Why ‘we’?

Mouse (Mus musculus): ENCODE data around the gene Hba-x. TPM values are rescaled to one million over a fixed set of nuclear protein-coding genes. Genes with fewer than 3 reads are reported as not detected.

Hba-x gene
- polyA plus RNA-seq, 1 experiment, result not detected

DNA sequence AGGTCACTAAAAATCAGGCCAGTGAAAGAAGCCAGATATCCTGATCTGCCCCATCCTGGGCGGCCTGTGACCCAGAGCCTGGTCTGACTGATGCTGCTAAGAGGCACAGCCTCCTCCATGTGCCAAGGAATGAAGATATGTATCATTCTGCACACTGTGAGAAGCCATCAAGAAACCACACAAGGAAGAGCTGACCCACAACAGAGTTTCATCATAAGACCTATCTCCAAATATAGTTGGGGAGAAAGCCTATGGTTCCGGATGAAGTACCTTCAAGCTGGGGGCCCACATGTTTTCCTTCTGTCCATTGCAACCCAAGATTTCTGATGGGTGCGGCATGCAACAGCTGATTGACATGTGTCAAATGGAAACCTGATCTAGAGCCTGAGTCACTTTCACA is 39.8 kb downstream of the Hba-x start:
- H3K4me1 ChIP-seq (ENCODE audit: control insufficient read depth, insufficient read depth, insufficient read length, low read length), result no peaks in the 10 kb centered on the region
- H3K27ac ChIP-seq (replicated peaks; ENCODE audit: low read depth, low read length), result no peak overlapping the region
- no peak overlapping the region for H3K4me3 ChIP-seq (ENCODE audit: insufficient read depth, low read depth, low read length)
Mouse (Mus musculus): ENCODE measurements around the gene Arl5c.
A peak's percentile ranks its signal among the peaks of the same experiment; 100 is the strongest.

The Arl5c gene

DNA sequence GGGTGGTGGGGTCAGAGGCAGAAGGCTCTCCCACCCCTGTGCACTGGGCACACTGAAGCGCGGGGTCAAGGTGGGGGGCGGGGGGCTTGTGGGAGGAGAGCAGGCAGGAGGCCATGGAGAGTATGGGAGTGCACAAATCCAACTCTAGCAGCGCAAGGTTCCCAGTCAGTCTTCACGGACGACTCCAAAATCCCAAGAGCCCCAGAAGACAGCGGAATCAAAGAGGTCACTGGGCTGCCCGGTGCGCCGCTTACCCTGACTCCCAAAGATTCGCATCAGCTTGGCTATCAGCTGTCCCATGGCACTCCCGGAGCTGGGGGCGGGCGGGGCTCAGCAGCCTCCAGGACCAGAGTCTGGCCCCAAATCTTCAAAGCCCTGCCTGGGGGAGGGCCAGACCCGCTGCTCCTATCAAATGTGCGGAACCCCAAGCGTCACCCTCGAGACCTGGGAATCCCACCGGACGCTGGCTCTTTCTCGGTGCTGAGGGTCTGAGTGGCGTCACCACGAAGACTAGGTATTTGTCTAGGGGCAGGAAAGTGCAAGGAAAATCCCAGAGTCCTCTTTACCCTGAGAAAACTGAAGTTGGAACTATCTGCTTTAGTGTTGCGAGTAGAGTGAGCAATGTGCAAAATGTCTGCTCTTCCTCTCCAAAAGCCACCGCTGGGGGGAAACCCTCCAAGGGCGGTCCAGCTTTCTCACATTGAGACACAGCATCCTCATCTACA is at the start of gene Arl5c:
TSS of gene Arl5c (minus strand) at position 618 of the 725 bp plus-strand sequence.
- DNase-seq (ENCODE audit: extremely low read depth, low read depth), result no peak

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The paper addresses changes in relational functions of &#8216;we&#8217; in contemporary Polish and in the underlying models of culturally dominant &#8216;we&#8217;-group concepts. After some orientation to the ethnogrammar and ethnopragmatics of &#8216;we&#8217; (Polish <i>my</i>), it focuses on a pragmatic analysis of a &#8216;we&#8217; example taken from a semi-institutional context. Ultimately, it locates the discussion in a wider context of social and discursive change observable in contemporary Polish society. It demonstrates that the historical bifurcation of style into a T-based model of solidarity and a V-based model of deference is being eroded, and that cultural and communicative values are redefined along new priorities and demands. Emergent &#8216;we&#8217;-group concepts press for new patterns of address and mode of participant interaction.


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